Fridays for Future organisers hope to see thousands of Czech teenagers protesting climate change in action

Photo: Filip Jandourek / Czech Radio

Thousands of high-school students across the world are preparing to take part in a big protest against the lack of action being undertaken to stop climate change. The movement, known as Fridays for Future, also has a Czech branch, which has attracted over a thousand students and a hundred academics.

Photo: Filip Jandourek / Czech Radio
Why study for a future, which may not be there? That is one of the questions that Swedish schoolgirl Greta Thunberg, asked herself when she refused to go to school and decided to sit in front of her country’s parliament until progress was made in combating the onset of climate change.

The initial lonely protest soon inspired an international student movement called Fridays for Future, which attracted followers from more than a hundred countries across the world.

A few months later, 15-year-old Greta was asked to give a speech at the United Nations Climate Change Conference in Katowice.

Her statement was frank.

“You only speak of green eternal economic growth, because you are too scared of being unpopular. You only talk about moving forward with the same bad ideas that got us into this mess even when the only sensible thing to do is pull the emergency break.

“We cannot solve a crisis without treating it as a crisis. We need to keep the fossil fuels in the ground and focus on equity. And if solutions within this system are so impossible to find then maybe we should focus on changing the system itself.”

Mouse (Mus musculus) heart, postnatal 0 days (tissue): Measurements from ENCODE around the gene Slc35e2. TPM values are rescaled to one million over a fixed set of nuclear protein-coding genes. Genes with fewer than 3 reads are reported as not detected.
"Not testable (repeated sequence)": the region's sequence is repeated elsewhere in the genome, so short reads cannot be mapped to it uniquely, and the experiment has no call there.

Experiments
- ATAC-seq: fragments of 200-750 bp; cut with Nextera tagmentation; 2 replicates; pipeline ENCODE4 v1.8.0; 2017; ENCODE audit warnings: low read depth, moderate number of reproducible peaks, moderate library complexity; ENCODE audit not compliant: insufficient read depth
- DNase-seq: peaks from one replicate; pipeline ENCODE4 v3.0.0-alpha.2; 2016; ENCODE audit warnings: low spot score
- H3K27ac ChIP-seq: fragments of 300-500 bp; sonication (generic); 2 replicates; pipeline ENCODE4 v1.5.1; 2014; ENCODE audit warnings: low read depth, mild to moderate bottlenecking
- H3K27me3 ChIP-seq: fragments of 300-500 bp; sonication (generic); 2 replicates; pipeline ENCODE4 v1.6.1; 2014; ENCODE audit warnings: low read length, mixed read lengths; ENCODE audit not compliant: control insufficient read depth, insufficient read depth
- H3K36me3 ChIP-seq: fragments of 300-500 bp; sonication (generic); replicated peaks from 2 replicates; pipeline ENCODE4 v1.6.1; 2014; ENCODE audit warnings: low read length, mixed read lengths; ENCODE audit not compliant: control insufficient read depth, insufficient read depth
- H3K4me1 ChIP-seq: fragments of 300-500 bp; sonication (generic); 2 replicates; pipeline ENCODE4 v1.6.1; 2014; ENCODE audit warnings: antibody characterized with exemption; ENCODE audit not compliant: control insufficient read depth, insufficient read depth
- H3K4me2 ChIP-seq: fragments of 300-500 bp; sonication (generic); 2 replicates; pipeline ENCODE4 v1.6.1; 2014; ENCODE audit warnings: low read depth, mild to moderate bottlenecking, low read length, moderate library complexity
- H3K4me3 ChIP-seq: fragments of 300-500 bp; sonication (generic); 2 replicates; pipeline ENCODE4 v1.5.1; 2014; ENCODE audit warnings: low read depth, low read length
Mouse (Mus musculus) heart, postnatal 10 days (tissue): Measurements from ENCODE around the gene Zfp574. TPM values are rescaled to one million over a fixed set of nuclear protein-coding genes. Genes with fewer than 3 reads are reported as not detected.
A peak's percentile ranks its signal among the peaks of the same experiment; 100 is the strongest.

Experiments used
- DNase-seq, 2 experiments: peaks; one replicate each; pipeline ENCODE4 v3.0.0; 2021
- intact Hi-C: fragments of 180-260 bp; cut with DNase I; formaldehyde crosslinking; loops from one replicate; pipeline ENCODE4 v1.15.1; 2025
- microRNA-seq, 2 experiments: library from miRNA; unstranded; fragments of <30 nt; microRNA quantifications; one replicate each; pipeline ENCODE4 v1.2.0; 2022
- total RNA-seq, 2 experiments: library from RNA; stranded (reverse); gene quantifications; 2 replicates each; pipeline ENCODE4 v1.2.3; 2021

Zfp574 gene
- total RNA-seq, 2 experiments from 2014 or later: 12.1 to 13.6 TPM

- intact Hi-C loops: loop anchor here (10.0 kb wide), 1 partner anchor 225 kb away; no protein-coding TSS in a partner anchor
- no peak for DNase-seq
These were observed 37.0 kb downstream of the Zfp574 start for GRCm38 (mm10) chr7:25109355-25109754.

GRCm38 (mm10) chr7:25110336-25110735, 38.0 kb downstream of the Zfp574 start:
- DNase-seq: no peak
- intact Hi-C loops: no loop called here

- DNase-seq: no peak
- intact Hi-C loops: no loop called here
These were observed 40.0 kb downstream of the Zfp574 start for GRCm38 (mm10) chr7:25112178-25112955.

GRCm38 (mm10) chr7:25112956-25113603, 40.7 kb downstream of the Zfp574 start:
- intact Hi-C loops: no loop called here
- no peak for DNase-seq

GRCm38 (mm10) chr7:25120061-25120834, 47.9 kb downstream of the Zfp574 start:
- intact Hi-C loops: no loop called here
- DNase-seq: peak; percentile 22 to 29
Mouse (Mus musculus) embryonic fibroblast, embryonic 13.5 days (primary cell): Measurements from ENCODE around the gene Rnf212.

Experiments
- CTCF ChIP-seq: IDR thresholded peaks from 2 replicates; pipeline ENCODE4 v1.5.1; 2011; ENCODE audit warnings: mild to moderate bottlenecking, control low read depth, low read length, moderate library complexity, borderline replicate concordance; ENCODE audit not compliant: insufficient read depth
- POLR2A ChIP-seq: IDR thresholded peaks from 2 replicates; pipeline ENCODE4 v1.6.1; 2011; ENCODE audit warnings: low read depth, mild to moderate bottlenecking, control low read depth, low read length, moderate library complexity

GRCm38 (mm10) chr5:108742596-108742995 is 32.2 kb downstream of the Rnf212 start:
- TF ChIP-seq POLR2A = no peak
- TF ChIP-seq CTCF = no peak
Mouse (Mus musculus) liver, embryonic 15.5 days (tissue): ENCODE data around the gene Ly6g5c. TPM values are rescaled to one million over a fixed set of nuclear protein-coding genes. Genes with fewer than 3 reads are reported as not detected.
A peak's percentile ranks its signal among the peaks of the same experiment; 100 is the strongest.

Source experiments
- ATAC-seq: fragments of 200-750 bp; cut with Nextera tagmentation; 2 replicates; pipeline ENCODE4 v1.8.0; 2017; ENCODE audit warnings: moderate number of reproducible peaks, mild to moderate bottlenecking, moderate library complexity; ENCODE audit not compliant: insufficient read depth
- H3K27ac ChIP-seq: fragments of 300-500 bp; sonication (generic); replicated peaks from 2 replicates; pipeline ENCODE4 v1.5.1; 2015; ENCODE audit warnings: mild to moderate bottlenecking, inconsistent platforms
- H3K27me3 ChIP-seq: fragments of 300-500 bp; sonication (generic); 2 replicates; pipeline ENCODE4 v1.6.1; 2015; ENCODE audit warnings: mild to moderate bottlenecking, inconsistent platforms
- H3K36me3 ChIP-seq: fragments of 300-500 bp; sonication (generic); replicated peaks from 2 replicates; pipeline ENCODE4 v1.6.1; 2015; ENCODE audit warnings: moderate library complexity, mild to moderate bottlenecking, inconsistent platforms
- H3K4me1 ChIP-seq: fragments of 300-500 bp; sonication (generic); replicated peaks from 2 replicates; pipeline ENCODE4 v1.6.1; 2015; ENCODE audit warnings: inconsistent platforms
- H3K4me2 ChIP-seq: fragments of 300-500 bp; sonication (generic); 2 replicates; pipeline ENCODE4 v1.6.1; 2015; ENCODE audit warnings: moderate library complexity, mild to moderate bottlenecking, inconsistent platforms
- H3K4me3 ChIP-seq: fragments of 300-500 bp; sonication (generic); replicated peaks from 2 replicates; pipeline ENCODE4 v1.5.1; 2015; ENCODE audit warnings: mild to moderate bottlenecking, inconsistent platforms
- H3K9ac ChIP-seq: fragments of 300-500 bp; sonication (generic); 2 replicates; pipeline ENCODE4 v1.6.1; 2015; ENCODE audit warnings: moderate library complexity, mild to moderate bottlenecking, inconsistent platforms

Now a worldwide student protest has been prepared and will take place on Friday, March 15th. In the Czech Republic alone, marches will take place in eighteen spots across the country.

It is not the first protest organised by the Czech branch. In February they organised a march urging Prague City Hall to declare a state of climate emergency in the capital, a move that many other capitals across the globe have gone through with in recent months, including London.

Those interested can find out more about the protest locations across the Czech Republic here:

The initial Czech Branch’s founders numbered just three people. But after an influx of followers, one of its leaders, Lucie Myslikova, says she believes thousands could be marching in the streets on Friday.

“We were very pleasantly surprised that after making the event public and some communication with the media there was a quick growth in interest. Currently, over a thousand high school students have signed our petition, which was a very nice surprise for us. New signatures are still coming in and we expect it to be a big protest numbering in the thousands across the Czech Republic.”

Her colleague, Petr Doubravský, told Czech Radio that pushing for political change is the best course of action, because the public has no control over the greenhouse gasses produced by multinational corporations.

Some fellow students have accused those who will attend of simply avoiding school, but the organisers insist the amount of time spent on planning the event and pushing through demands far exceeds the hours they will miss out on in school.